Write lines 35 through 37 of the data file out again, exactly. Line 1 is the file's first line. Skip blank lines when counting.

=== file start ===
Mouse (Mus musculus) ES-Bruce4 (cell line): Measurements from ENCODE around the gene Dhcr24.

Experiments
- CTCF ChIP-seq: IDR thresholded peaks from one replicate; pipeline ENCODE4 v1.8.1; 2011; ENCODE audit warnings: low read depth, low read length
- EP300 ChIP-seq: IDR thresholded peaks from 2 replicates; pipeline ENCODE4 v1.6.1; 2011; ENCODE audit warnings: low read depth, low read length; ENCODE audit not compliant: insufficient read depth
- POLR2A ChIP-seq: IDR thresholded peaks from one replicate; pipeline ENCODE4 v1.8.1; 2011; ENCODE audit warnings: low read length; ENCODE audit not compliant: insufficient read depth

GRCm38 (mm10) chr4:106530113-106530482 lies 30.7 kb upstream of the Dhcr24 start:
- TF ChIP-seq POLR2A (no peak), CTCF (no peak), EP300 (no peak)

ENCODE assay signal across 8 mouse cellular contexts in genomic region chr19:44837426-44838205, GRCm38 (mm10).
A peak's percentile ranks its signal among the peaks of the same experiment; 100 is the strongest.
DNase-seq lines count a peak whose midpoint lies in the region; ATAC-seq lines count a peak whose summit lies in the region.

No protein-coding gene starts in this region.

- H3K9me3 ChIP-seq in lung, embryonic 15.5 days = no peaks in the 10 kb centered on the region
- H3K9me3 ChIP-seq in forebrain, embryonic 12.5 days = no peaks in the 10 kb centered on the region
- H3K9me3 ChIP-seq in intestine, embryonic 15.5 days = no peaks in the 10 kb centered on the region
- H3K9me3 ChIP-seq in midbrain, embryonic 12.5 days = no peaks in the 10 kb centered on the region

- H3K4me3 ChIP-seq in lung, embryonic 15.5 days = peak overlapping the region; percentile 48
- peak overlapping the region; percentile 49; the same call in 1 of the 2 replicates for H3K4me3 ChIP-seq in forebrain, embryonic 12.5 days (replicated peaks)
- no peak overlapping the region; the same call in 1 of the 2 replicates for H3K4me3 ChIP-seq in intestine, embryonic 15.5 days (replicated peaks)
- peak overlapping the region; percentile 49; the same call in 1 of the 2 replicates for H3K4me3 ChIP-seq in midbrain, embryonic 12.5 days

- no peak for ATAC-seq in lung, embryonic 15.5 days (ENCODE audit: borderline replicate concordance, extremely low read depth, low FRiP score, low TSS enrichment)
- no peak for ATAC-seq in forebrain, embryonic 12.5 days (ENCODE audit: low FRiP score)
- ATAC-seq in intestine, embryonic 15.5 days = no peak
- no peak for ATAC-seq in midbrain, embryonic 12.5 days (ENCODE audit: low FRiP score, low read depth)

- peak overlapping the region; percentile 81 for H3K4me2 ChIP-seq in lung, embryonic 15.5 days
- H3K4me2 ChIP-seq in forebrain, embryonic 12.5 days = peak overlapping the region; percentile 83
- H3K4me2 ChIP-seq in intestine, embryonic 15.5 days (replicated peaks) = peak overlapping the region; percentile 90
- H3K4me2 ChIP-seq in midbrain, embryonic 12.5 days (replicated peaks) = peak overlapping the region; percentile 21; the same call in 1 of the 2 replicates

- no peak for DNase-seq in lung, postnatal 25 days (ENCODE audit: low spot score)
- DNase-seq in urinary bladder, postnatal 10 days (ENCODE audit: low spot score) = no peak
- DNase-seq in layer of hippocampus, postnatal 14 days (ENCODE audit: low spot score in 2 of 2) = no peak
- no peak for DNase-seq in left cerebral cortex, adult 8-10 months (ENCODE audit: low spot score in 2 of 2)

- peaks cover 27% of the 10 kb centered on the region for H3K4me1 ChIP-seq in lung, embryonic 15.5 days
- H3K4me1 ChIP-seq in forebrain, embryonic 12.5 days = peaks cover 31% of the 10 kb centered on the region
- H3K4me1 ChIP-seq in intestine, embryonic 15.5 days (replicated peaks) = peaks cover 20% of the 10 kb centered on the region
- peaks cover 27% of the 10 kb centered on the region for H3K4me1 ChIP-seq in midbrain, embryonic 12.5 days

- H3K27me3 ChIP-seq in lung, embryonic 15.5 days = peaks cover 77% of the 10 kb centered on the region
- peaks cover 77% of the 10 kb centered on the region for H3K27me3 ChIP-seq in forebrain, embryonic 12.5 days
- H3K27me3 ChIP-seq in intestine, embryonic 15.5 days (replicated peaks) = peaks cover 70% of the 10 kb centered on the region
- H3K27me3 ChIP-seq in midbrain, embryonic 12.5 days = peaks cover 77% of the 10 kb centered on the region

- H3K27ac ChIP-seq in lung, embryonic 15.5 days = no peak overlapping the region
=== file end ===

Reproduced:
- peaks cover 27% of the 10 kb centered on the region for H3K4me1 ChIP-seq in midbrain, embryonic 12.5 days

- H3K27me3 ChIP-seq in lung, embryonic 15.5 days = peaks cover 77% of the 10 kb centered on the region
- peaks cover 77% of the 10 kb centered on the region for H3K27me3 ChIP-seq in forebrain, embryonic 12.5 days